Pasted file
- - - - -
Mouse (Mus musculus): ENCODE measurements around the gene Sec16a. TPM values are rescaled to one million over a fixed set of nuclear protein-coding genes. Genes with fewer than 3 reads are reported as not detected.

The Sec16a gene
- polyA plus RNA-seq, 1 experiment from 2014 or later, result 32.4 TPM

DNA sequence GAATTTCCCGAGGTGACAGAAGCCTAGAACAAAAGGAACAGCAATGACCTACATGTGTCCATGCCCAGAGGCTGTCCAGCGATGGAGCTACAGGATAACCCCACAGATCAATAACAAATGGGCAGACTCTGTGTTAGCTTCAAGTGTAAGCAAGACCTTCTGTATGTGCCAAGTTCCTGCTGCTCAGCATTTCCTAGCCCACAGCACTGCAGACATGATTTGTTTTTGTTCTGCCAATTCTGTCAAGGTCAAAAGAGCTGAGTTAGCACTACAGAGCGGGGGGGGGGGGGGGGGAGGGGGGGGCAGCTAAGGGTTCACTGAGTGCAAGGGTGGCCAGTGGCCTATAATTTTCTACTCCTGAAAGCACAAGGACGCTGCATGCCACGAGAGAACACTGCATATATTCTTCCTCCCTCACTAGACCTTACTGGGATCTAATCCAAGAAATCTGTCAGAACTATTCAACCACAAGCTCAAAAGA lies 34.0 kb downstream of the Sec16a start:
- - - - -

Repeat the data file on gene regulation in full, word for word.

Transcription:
Mouse (Mus musculus): ENCODE measurements around the gene Sec16a. TPM values are rescaled to one million over a fixed set of nuclear protein-coding genes. Genes with fewer than 3 reads are reported as not detected.

The Sec16a gene
- polyA plus RNA-seq, 1 experiment from 2014 or later, result 32.4 TPM

DNA sequence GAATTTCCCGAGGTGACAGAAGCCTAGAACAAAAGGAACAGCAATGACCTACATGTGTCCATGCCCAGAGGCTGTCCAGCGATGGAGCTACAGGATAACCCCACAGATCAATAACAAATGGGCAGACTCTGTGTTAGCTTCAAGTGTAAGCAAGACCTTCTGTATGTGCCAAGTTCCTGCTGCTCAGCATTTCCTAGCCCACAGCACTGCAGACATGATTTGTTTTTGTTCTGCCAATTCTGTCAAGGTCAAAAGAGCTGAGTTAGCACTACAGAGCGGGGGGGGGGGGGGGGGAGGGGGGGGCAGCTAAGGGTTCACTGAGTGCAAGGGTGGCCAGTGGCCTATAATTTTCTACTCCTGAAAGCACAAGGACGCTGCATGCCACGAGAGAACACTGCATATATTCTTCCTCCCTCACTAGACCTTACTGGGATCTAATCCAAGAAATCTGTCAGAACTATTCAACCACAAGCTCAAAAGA lies 34.0 kb downstream of the Sec16a start: